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Northern Ireland - Making a Transformation through Service Innovation Published on: 14/08/2014, Last update: 02/10/2015

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Northern Ireland’s economy is evolving and regional stakeholders recognise the challenges they face in ensuring that the region’s strengths and resources are channelled into the exploitation of future opportunities. A key challenge to be addressed is a lack of effective collaboration. The region must continue to develop strategic partnerships and recognise that traditional concepts, such as differentiating between manufacturing and services, have been superseded by ‘joined up approaches.’ This requires a cultural shift in the perceptions, attitudes and activities of Northern Ireland’s businesses and stakeholders that will make them more open to the wider innovation context and its potential benefits.


The areas to be promoted through service innovation

Initially, Invest Northern Ireland expressed a wish to focus the support for service innovation on the traditional manufacturing sector. During the assessment phase, three areas were identified in which a Large-scale Demonstrator could be implemented: the food and drink sector; the health and social care sector; and a combination of both sectors. During the Belfast peer review workshop in January 2014, the sustainable energy sector was also discussed as a possible option. The potential for service innovation was recognised by stakeholders who suggested some lead markets in all the proposed sectors.

During discussions on potential service markets, health was widely seen by Northern Irish stakeholders as a leading market for service innovation, particularly as the role of big data analytics is supporting patients in research trials and providing them with improved health outcomes. There are two internationally recognised research centres for computational biology and Northern Ireland also has one of the best molecular research centres working on cancer treatment, which is funded by the private sector.

Another lead market where the region has great potential is in distributed energy solutions and their integration into Smart Grid technologies. The aim here would be to build the expertise that could demonstrate the commercial scalability of these solutions to a global market.

A further topic that is relevant to advance computational analytics or big data is its application to the food industry. Within the food sector there is a larger potential for spill-overs, as food is less regulated than healthcare and is more industry driven. For example, the meat sector is keen to conduct research into genetics and within agri-tech there is additional expertise related to data analysis.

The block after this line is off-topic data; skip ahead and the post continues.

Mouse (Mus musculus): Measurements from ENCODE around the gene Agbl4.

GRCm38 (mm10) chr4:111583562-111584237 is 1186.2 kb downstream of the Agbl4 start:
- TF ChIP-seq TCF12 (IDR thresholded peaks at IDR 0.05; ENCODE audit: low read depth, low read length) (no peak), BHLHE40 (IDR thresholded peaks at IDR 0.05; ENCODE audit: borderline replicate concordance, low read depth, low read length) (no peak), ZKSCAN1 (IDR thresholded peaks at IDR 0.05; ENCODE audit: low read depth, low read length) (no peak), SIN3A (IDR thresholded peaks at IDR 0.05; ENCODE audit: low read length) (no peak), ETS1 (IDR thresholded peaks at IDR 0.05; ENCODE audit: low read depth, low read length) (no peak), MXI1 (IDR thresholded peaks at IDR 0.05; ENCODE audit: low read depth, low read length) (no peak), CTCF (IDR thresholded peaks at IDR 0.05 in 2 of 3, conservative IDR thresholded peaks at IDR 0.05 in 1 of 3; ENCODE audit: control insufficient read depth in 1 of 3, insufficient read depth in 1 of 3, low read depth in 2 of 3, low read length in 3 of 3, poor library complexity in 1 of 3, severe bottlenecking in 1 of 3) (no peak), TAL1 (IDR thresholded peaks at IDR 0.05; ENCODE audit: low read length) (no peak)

Strengths and weaknesses in Northern Ireland’s innovation system


Lessons being learned that might be reflected in future policies

As in most of the other demonstrator regions, the ESIC team’s analysis revealed a need to review the current policy mix and adjust it so that it becomes more favourable to service innovation. 

Also, the team indicated that efforts were required to ensure that policy-makers better understand and harness the innovative behaviour of those Knowledge Intensive Business Services (KIBS) that have export potential.

The region recognises that a decision still has to be made in Northern Ireland as to whether the Large-scale Demonstrator will be implemented through a cross-cutting application combining several business sectors or applied in a specific sector or field.

Finally, a decision also has to be taken on the launching of a key or focal pilot action for service innovation through the establishment of the proposed Open Innovation Centre or an open innovation support service. 


Practices that have the potential for transfer

The Northern Ireland Connected Health ECO System[1] is a good example of how service innovation can be fostered and enhanced through collaboration between relevant stakeholders. The ECO System is the forum that brings together stakeholders from the Health and Social Care Services, academia and businesses to discuss and develop connected health solutions for the region.

It is important to note that service innovation does not only mean new individual services being developed, as an equally important manifestation of service orientation is a new or renewed emphasis on customer value. Because technological R&D and traditional manufacturing occupy important positions, it is reasonable to start from a value-based interpretation of service innovation that makes the goal of the exercise more understandable to practitioners. Experience from other regions indicates that innovative ideas often follow on from customer-oriented business models.

According to the assessment of the ESIC team the existing policy mix seems to be biased towards support for manufacturing R&D and technological innovation. It is also dominated by technology-push measures, with a limited presence from the demand side. Thus, it appears to be important for Northern Ireland to integrate the concept of service innovation into the existing policy mix. This will require the current policies, which focus on manufacturing R&D and technological innovation, to be extended to cover the service sector and to promote service innovation. As a consequence, the overall goal in the short to medium term is to implement the necessary changes to the selection criteria and the funding rules of a number of chosen policy measures.